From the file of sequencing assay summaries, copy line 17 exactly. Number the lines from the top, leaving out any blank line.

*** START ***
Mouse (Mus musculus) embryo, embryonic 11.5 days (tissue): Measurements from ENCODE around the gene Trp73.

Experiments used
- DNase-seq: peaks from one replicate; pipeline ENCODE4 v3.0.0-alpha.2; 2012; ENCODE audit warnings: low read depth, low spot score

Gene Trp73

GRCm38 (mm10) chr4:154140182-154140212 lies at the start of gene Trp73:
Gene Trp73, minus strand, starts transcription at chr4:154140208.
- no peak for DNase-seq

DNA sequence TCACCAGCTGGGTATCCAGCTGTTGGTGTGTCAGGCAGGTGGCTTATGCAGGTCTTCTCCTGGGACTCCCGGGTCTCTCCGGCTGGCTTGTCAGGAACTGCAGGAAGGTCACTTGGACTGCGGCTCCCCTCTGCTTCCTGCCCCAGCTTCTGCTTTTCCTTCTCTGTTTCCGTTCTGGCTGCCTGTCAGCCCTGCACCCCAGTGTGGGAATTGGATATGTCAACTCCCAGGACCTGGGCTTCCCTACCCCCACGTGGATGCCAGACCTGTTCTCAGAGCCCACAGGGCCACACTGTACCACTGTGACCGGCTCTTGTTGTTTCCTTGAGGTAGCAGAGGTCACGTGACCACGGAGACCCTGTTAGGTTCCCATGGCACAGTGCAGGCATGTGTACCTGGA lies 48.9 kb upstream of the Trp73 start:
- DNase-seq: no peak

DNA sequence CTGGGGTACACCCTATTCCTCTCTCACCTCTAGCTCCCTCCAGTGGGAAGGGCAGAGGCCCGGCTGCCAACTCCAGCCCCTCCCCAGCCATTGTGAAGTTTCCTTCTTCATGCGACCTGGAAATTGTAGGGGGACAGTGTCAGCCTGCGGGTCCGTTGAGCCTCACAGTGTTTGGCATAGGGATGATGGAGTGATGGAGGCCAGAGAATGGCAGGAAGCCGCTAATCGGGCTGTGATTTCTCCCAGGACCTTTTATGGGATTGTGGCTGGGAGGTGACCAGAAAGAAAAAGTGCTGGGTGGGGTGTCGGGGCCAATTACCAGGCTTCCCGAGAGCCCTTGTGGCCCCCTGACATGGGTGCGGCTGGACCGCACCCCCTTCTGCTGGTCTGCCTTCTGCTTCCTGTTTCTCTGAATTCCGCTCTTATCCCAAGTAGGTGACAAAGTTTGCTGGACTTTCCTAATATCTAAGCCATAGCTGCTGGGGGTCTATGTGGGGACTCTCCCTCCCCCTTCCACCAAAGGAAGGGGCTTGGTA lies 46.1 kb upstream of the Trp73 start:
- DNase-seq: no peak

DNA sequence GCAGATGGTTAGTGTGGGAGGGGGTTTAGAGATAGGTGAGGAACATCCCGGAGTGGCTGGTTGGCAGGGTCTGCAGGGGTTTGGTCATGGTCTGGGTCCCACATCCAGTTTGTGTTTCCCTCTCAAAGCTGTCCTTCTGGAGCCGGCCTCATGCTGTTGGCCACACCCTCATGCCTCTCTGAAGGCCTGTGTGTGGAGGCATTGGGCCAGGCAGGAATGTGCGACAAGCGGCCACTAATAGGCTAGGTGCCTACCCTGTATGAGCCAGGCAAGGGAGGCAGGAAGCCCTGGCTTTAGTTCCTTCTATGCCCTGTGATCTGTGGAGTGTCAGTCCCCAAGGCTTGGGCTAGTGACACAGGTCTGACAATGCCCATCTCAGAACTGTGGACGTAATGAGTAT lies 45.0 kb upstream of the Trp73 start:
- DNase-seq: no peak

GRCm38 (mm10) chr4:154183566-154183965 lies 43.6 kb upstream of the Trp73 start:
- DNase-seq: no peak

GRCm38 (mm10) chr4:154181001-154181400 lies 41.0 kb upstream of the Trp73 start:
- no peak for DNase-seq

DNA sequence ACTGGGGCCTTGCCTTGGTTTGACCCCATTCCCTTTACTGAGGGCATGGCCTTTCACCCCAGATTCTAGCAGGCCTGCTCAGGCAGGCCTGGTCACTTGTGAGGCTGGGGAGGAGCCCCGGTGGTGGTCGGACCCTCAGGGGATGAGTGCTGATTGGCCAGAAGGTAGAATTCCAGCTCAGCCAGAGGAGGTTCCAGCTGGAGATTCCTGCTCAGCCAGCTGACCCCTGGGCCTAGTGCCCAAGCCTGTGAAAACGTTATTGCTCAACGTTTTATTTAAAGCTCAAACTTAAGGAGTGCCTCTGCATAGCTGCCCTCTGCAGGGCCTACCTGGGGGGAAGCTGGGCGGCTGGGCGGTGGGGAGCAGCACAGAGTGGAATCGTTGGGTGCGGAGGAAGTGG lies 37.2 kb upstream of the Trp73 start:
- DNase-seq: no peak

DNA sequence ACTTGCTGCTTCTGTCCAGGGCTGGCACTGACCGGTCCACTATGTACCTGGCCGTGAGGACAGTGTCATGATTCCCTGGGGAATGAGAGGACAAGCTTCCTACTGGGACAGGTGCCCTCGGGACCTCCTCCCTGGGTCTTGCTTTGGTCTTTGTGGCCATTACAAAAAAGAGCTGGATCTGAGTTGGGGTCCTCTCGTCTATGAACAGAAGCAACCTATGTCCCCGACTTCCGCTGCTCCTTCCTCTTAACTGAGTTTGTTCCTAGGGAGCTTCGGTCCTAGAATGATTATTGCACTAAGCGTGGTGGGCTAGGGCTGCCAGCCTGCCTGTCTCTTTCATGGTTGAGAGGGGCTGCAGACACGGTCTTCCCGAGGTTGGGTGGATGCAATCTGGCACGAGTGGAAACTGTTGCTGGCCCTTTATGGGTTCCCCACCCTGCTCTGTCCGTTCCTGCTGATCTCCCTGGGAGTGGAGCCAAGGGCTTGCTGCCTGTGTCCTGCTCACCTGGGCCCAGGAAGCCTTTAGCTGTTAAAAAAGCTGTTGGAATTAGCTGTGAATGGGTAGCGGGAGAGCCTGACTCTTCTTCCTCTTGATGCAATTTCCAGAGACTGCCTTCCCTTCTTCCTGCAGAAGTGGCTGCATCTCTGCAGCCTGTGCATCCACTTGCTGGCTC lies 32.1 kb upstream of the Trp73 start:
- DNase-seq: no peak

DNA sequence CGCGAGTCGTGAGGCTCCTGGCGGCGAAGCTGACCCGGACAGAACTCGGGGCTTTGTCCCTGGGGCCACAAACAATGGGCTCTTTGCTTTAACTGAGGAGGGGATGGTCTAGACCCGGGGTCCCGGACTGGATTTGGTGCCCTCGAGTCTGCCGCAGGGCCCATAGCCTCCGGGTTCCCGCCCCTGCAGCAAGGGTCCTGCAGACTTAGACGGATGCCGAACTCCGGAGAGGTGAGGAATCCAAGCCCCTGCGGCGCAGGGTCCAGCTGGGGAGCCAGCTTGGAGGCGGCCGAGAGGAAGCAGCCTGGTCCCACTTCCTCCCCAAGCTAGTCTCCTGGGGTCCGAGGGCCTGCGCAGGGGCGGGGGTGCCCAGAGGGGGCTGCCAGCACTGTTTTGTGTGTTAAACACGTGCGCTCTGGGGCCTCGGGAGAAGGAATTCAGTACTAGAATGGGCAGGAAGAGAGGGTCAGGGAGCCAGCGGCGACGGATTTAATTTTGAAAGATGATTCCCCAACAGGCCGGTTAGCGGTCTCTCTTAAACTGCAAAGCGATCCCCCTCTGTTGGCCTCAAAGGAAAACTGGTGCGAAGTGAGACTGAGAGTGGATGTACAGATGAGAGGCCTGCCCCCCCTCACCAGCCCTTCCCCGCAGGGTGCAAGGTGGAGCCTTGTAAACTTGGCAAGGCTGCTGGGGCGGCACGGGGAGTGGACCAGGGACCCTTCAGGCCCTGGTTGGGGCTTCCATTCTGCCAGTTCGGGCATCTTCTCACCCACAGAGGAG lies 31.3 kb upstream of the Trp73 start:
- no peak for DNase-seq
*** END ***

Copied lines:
- no peak for DNase-seq